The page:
Top Class Action Lawsuits
Subaru Defect? Is your Subaru WRX and WRX STi suffering from defects? Read on. A defective automotive class action lawsuit has been filed against Subaru of America Inc. and Subaru Corporation alleging they failed to disclose a defect involving connecting rod bearings, defective connecting rod side clearances, and/or insufficient channels of engine lubrication, which results from an alleged defective rotating assembly. According to the complaint, the affected vehicles include model year 2013 and 2014 Subaru WRX and WRX STi vehicles.
The Subaru lawsuit, filed by Plaintiff Vincente Salcedo of California, claims Subaru used a rotating assembly that has a defect that existed at the time the vehicles were manufactured but typically manifested after the expiration of the limited warranty period.
Specifically, the defect manifests with the connecting rod bearings failing and metal debris allegedly begins to circulate throughout the engine via contaminated engine oil. This results in spun connecting rod bearings and catastrophic engine failure, potentially causing life-threatening stalling events while the vehicle is in operation, the complaint asserts.
“Despite notice and knowledge of the defect from the numerous complaints it has received, information from dealers, National Highway Traffic Safety Administration (‘NHTSA’) complaints, and its own internal records, including pre-sale durability testing and quality policies, Subaru has not recalled the Class Vehicles to repair the defect, offered its customers suitable repairs or replacements free of charge, or offered to reimburse its customers who have incurred out-of-pocket expenses to repair the defect,” the complaint states.
Salcedo states in the lawsuit that he purchased a 2013 Subaru Impreza WRX from a private party in August 2015. Nearly two years later, at approximately 68,759 miles, the vehicle’s engine allegedly made a “knocking” sound while he was driving on the highway and catastrophically failed.
Salcedo states that he had his vehicle towed to an authorized Subaru dealer for diagnosis and repair related to the engine failure and was allegedly quoted in excess of $5,700 to complete the necessary repairs. The complaint claims the dealer contacted Subaru of America, which offered to cover $2,000 of the repairs as a goodwill gesture. Salcedo subsequently paid $3,711.15 himself for parts and labor.
Salcedo claims he would not have purchased the Subaru Impreza vehicle, or would have paid far less for it, had Subaru publicly disclosed the engine defect prior to the time he purchased the vehicle.
The Subaru class action lawsuit alleges violations of the New Jersey Consumer Fraud Act, breach of express warranty, breach of the implied warranty of merchantability, breach of the duty of good faith and fair dealing, violations of California’s Consumers Legal Remedies Act, violations of California’s Unfair Competition Law, violations of the Song-Beverly Consumer Warranty Act, and breach of written warranty under the Magnuson-Moss Warranty Act.
The lawsuit is Vincente Salcedo v. Subaru of America Inc., et al., Case No. 1:17-cv-08173-JHR-AMD, in the U.S. District Court for the District of New Jersey.
Live Nation has agreed to pony up $1.1 million to settle allegations it illegally denied breaks to 1,500 parking and traffic employees in California. If approved, this will end the employment class action it’s currently facing.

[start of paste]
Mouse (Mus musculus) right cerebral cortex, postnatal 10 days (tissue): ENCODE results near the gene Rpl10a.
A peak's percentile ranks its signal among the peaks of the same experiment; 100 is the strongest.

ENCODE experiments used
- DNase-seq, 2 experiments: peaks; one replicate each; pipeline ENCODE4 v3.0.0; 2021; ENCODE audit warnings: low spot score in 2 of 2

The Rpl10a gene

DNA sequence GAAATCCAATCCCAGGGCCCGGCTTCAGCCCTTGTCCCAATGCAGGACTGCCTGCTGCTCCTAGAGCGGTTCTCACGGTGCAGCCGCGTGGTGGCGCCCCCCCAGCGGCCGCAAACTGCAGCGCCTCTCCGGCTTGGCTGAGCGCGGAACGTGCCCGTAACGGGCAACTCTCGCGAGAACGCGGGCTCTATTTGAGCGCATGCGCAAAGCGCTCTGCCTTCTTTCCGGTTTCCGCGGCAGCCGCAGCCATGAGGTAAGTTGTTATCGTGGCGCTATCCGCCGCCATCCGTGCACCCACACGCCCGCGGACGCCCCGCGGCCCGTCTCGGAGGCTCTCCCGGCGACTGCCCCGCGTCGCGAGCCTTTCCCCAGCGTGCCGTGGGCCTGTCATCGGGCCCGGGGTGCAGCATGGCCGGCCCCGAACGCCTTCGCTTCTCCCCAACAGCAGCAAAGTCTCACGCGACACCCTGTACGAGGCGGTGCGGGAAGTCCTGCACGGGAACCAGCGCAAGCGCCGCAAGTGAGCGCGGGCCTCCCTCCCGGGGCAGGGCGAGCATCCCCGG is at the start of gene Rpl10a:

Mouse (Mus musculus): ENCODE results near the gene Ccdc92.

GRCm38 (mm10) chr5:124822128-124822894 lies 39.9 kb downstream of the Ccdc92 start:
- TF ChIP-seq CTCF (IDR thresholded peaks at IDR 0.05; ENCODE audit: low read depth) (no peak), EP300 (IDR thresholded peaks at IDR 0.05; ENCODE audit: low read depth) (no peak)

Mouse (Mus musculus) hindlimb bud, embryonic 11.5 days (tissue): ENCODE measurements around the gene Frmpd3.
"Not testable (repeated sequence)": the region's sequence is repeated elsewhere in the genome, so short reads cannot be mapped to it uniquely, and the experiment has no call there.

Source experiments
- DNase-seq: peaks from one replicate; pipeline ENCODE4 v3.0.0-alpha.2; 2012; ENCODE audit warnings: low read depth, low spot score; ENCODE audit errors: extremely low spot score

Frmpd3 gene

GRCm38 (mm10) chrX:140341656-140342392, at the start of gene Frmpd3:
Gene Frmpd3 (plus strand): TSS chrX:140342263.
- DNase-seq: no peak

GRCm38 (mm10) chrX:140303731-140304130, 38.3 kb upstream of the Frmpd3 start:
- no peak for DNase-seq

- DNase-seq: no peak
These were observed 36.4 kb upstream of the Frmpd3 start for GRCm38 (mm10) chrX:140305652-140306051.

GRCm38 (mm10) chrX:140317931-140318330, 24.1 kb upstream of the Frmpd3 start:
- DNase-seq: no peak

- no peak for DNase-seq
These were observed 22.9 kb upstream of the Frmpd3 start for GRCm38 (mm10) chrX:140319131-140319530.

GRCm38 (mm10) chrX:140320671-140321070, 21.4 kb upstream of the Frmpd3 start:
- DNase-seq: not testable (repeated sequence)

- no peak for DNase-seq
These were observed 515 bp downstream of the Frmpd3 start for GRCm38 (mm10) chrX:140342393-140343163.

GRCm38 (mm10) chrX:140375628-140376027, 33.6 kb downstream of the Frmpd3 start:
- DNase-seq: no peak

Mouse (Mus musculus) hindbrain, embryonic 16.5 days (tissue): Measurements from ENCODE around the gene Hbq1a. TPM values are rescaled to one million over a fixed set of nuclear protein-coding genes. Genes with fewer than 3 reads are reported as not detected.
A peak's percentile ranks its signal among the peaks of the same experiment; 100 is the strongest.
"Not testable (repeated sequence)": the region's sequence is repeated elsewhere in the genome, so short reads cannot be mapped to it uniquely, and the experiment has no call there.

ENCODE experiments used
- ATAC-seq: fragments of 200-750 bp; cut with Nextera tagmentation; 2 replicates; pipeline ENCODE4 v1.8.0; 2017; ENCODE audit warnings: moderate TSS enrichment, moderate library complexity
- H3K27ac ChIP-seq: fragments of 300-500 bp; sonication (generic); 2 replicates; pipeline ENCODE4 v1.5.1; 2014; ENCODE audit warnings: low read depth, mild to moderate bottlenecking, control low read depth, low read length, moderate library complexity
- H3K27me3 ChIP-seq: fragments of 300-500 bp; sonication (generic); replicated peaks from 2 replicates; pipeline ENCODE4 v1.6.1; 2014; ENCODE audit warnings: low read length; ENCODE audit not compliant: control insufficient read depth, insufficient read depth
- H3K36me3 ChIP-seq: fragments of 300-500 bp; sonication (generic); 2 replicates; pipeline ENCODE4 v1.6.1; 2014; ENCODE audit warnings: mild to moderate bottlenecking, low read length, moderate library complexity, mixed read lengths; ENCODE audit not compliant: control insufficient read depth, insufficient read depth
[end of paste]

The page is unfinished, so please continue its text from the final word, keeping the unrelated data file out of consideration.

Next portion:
The entertainment company was sued in September, 2015, by named plaintiff Lee Webster, a former traffic controller at Live Nation’s Shoreline Amphitheater in Mountain View, CA. Webster alleged that she and other parking lot employees were required to work without meal and rest breaks as a matter of routine.
According to the terms of the settlement, the funds will pay litigation costs and fees, with the remaining funds distributed to class members pro rata based on the number of hours each class member worked performing parking or traffic control duties during the class period. The estimated net recovery for each class member will likely average $421.55 Any funds from checks that remain uncashed after 180 days will be split between two nonprofits: the Katherine & George Alexander Community Law Center and Lambda Legal, according to the settlement.
Further, the settlement allows for Webster to seek an additional award of $20,000 as class representative.
As per the terms of the Live Nation settlement, the class is defined as consisting of all current and former Live Nation nonexempt employees who performed parking or traffic control duties for the company in California from September 28, 2011, to the present.
The case is Lee Webster v. Live Nation Worldwide Inc. et al., case number 2015-1-CV-286202, in the Superior Court of the State of California, County of Santa Clara.
Brickman Group settles... Another group of happy plaintiffs this week. Final approval of a $4.4 million settlement has been granted ending an employment class action lawsuit involving hundreds of employees of The Brickman Group Ltd. LLC (now Brightview Landscapes LLC).
The plaintiffs claims filed in their October 2013 lawsuit that Brickman Group underpaid overtime to its salaried Supervisors by using a half-time “fluctuating workweek” overtime pay plan that allegedly did not comply with the Fair Labor Standards Act (FLSA) and state laws.
The Brickman Group settlement classes involve approximately 476 original opt-in Plaintiffs and Pennsylvania class members in Group 1, and approximately 345 individuals in Group 2 who did not originally join the case but accepted their settlement offers to join and participate in the settlement.
The case is Acevedo, et al. v. Brightview Landscapes, LLC (f/k/a/ The Brickman Group Ltd. LLC), No. 3:13-cv-02529-MEM (M.D. Pa.)
So folks – on that happy note – this week’s a wrap –see you at the bar!!